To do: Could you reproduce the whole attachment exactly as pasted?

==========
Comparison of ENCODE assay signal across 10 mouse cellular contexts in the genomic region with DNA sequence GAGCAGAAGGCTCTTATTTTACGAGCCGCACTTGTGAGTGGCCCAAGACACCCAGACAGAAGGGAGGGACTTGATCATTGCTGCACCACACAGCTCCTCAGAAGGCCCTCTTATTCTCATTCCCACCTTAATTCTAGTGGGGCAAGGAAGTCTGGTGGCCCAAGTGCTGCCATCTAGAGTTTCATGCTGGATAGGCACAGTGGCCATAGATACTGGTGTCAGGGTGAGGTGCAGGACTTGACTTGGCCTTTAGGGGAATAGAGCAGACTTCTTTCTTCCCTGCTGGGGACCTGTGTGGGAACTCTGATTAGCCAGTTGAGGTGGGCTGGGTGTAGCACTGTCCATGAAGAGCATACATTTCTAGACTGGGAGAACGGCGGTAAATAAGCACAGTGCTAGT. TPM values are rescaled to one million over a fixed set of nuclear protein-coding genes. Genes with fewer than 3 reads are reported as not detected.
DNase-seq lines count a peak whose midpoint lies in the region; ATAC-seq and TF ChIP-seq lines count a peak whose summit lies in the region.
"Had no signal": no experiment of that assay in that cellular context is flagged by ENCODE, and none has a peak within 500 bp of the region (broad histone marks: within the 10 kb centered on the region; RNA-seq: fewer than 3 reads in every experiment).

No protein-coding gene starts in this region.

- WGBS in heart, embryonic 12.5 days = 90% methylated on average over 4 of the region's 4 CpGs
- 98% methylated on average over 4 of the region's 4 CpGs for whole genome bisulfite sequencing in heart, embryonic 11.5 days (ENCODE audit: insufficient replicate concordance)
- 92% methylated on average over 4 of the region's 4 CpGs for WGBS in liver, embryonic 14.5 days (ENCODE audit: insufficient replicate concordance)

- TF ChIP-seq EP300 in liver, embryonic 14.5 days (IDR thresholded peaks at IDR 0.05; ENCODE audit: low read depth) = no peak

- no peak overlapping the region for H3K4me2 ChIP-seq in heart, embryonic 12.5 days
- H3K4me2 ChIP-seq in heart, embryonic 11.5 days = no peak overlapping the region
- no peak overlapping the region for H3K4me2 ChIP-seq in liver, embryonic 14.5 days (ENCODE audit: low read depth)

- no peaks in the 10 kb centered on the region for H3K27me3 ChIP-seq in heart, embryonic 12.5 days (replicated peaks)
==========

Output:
Comparison of ENCODE assay signal across 10 mouse cellular contexts in the genomic region with DNA sequence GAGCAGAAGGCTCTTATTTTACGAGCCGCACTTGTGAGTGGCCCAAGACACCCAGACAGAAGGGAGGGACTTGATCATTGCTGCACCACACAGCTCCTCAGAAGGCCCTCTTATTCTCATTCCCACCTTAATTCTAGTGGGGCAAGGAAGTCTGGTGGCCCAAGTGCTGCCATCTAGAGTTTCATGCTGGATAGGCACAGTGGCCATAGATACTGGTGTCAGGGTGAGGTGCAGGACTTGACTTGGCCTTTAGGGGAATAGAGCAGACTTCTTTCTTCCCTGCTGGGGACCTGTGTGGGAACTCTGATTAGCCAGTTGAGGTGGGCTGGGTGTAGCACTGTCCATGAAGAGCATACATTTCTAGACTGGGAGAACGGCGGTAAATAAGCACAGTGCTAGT. TPM values are rescaled to one million over a fixed set of nuclear protein-coding genes. Genes with fewer than 3 reads are reported as not detected.
DNase-seq lines count a peak whose midpoint lies in the region; ATAC-seq and TF ChIP-seq lines count a peak whose summit lies in the region.
"Had no signal": no experiment of that assay in that cellular context is flagged by ENCODE, and none has a peak within 500 bp of the region (broad histone marks: within the 10 kb centered on the region; RNA-seq: fewer than 3 reads in every experiment).

No protein-coding gene starts in this region.

- WGBS in heart, embryonic 12.5 days = 90% methylated on average over 4 of the region's 4 CpGs
- 98% methylated on average over 4 of the region's 4 CpGs for whole genome bisulfite sequencing in heart, embryonic 11.5 days (ENCODE audit: insufficient replicate concordance)
- 92% methylated on average over 4 of the region's 4 CpGs for WGBS in liver, embryonic 14.5 days (ENCODE audit: insufficient replicate concordance)

- TF ChIP-seq EP300 in liver, embryonic 14.5 days (IDR thresholded peaks at IDR 0.05; ENCODE audit: low read depth) = no peak

- no peak overlapping the region for H3K4me2 ChIP-seq in heart, embryonic 12.5 days
- H3K4me2 ChIP-seq in heart, embryonic 11.5 days = no peak overlapping the region
- no peak overlapping the region for H3K4me2 ChIP-seq in liver, embryonic 14.5 days (ENCODE audit: low read depth)

- no peaks in the 10 kb centered on the region for H3K27me3 ChIP-seq in heart, embryonic 12.5 days (replicated peaks)